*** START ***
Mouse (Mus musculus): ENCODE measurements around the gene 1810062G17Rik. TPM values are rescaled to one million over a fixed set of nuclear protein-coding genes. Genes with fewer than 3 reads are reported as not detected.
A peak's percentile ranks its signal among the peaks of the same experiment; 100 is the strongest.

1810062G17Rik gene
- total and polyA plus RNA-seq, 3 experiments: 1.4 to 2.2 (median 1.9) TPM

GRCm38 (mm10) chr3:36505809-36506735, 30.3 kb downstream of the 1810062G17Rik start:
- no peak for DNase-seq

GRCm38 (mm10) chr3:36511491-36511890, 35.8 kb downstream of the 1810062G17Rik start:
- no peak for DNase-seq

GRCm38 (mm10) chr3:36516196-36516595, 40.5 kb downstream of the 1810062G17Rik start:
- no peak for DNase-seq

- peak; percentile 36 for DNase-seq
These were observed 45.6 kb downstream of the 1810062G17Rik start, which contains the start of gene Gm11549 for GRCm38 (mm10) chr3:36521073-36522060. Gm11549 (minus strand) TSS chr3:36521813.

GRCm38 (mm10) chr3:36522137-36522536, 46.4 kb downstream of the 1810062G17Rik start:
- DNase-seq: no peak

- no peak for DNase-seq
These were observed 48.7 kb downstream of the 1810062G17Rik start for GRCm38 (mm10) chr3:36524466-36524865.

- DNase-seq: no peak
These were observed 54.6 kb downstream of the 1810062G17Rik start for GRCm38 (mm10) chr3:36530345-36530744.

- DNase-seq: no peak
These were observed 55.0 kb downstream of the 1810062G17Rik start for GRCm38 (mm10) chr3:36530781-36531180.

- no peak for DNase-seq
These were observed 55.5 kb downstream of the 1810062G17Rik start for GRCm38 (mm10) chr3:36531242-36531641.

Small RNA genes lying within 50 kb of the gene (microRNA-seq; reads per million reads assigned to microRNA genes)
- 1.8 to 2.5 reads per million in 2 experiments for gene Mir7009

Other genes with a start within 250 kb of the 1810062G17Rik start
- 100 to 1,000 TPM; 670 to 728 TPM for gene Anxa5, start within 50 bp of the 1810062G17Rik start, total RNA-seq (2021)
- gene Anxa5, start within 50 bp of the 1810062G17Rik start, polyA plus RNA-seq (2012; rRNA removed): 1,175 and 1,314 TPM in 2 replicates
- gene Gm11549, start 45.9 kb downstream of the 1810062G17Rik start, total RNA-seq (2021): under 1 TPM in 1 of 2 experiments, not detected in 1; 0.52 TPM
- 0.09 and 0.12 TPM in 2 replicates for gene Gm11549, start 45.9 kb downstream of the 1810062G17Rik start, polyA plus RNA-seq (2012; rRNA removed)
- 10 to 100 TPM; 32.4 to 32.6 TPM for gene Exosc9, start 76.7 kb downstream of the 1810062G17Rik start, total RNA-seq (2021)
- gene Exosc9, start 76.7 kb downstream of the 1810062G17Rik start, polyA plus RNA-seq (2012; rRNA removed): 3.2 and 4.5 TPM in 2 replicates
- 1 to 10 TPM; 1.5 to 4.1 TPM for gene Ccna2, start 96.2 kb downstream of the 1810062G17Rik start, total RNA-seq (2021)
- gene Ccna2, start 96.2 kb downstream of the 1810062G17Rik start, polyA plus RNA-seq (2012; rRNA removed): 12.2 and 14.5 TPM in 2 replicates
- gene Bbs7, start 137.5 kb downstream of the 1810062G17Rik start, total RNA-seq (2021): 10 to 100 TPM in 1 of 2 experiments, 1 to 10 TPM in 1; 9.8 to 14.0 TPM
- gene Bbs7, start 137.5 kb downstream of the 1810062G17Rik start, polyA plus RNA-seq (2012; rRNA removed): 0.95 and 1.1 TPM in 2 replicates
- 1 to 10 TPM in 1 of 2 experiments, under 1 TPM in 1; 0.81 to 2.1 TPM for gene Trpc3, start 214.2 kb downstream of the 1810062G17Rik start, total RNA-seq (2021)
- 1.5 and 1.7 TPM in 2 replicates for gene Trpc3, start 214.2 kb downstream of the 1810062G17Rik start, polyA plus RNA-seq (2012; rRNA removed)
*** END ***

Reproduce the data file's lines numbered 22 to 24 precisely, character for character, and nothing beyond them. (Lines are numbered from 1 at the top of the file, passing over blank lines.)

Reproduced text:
These were observed 55.5 kb downstream of the 1810062G17Rik start for GRCm38 (mm10) chr3:36531242-36531641.

Small RNA genes lying within 50 kb of the gene (microRNA-seq; reads per million reads assigned to microRNA genes)
- 1.8 to 2.5 reads per million in 2 experiments for gene Mir7009